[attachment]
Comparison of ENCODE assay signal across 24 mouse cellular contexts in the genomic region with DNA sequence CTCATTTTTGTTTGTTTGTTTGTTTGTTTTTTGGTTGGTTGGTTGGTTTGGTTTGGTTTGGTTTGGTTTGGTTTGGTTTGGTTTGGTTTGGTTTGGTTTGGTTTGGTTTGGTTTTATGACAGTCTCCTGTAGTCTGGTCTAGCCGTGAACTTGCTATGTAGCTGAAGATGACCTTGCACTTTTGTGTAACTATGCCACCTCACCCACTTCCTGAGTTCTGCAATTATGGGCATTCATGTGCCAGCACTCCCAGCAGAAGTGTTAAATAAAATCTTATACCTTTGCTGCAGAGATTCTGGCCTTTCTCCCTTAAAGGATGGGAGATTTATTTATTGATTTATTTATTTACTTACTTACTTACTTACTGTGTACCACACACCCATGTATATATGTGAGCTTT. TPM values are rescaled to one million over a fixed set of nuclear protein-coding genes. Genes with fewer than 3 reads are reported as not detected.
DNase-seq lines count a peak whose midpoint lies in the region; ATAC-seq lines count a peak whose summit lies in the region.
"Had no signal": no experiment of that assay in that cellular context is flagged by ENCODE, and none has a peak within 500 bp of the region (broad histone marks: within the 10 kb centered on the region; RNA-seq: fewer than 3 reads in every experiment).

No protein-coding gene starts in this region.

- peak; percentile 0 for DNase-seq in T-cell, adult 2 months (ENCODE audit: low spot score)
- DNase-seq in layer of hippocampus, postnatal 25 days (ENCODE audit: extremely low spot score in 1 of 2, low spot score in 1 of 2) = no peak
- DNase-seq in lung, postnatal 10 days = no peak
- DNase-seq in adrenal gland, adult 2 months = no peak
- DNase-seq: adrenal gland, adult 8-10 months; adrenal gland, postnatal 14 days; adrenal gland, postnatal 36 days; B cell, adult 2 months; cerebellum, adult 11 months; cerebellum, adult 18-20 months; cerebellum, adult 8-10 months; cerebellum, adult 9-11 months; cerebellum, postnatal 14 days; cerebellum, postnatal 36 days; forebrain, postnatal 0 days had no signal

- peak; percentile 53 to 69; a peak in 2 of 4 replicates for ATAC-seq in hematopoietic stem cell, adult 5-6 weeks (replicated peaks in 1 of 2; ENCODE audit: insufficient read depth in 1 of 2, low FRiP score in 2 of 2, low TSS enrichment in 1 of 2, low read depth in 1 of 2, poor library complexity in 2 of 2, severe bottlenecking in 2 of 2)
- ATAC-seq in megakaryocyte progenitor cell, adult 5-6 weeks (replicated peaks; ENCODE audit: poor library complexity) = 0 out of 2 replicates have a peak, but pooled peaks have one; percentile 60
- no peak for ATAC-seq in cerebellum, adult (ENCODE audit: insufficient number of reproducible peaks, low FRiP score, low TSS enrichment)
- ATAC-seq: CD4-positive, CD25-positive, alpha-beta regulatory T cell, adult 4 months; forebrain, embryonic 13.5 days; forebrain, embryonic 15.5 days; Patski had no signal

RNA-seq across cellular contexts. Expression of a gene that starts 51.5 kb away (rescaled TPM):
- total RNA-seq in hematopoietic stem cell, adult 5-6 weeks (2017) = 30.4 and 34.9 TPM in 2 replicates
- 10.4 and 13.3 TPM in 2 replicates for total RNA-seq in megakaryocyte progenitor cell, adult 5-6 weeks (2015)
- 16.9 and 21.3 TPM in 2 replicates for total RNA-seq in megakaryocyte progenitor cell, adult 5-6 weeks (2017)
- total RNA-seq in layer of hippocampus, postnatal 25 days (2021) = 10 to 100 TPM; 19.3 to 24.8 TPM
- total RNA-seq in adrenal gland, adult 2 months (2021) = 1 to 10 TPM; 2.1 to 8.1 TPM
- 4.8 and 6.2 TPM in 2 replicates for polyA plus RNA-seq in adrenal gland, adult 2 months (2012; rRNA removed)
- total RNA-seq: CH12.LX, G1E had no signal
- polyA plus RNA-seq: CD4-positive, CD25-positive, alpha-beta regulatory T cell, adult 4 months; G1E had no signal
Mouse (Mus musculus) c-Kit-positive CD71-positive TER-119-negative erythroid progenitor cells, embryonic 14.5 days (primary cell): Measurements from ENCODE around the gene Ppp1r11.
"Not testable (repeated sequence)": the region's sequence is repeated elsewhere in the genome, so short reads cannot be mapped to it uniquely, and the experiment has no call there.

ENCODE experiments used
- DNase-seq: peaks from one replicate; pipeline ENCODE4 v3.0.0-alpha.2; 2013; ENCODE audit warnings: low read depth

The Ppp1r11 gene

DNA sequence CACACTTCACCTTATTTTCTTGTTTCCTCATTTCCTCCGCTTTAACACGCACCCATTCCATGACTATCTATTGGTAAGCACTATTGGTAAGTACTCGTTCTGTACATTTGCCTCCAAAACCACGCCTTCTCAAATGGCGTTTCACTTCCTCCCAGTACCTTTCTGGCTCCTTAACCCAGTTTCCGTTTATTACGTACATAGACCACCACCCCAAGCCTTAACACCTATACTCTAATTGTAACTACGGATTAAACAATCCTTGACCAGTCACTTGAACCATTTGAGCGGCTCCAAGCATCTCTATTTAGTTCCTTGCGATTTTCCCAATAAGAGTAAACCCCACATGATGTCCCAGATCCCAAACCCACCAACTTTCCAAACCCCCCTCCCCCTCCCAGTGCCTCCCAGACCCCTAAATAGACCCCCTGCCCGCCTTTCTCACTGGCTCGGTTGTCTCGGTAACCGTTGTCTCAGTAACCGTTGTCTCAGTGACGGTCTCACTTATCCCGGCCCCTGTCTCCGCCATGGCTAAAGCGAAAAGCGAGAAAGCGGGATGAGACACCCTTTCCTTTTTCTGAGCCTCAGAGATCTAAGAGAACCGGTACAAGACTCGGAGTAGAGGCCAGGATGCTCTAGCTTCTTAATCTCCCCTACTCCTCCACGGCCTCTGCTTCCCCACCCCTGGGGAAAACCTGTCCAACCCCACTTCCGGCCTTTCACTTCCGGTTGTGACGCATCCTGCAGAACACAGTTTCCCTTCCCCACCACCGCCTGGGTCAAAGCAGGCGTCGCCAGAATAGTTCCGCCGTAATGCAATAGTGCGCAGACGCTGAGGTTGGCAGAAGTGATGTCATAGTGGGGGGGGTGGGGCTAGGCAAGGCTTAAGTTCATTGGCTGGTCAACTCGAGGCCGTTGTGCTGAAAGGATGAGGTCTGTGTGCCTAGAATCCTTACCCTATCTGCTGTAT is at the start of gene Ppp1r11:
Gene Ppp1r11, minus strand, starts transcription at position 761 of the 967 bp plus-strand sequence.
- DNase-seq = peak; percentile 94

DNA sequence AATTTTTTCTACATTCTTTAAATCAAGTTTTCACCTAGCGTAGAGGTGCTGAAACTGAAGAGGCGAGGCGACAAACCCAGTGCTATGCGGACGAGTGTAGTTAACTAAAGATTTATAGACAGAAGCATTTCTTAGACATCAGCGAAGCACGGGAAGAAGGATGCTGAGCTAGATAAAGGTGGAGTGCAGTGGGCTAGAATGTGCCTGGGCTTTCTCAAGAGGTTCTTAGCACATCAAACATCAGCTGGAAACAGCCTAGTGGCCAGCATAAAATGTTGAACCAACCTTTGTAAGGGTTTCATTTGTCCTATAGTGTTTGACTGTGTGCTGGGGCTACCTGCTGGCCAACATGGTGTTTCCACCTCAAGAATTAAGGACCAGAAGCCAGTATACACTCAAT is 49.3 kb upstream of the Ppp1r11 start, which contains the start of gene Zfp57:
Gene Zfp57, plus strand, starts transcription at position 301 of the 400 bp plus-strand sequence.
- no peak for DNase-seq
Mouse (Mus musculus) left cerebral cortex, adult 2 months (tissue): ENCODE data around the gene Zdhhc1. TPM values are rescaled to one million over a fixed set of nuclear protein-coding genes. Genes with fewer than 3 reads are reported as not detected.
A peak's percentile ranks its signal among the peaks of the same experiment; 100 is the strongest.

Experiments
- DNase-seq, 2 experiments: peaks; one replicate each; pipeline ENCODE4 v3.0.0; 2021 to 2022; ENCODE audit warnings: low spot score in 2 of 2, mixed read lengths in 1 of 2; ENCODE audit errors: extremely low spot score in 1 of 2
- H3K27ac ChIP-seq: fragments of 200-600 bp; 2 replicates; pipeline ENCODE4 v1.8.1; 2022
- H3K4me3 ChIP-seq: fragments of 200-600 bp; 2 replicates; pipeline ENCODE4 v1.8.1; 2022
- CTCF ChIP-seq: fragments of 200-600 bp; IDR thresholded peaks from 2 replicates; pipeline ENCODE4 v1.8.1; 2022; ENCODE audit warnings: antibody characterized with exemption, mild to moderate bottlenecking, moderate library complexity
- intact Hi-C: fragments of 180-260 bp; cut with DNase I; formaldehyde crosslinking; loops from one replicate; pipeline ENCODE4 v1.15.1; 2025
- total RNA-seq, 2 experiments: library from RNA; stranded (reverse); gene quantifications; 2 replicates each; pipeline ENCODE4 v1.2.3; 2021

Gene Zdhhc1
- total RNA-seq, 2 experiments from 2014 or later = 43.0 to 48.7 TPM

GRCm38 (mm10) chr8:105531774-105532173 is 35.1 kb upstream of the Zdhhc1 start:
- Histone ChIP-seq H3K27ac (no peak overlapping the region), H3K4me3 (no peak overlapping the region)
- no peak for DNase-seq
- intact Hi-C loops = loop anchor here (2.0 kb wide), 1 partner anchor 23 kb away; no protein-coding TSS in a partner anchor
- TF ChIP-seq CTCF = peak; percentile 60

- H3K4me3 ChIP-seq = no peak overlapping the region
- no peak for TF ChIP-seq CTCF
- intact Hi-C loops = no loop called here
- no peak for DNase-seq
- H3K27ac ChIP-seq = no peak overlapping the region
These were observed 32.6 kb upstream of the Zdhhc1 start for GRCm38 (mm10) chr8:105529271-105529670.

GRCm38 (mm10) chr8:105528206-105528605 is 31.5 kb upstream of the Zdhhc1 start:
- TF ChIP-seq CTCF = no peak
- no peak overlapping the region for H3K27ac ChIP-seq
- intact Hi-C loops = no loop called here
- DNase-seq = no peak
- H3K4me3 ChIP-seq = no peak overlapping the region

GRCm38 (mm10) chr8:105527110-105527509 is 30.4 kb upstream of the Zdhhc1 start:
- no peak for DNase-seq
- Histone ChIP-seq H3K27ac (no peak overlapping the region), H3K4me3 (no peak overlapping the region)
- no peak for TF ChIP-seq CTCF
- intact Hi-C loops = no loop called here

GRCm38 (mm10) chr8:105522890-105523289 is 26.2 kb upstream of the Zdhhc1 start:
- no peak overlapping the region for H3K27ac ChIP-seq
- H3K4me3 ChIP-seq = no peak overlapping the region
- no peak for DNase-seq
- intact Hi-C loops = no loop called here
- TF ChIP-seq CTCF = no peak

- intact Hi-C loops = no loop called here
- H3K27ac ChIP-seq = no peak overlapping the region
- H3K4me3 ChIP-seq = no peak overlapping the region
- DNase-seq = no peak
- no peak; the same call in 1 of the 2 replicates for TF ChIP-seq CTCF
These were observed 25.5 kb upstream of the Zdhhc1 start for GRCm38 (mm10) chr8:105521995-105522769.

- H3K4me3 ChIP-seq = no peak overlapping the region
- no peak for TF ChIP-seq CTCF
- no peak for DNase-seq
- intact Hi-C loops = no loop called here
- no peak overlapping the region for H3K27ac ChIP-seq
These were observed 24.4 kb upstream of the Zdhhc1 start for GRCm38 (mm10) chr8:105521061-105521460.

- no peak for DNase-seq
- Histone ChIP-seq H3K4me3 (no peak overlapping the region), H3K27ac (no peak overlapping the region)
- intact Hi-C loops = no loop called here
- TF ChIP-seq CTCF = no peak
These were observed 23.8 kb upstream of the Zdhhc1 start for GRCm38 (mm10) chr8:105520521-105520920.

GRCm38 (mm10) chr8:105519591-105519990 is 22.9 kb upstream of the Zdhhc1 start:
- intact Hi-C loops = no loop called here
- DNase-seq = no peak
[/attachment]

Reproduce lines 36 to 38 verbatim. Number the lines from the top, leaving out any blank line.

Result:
Experiments
- DNase-seq, 2 experiments: peaks; one replicate each; pipeline ENCODE4 v3.0.0; 2021 to 2022; ENCODE audit warnings: low spot score in 2 of 2, mixed read lengths in 1 of 2; ENCODE audit errors: extremely low spot score in 1 of 2
- H3K27ac ChIP-seq: fragments of 200-600 bp; 2 replicates; pipeline ENCODE4 v1.8.1; 2022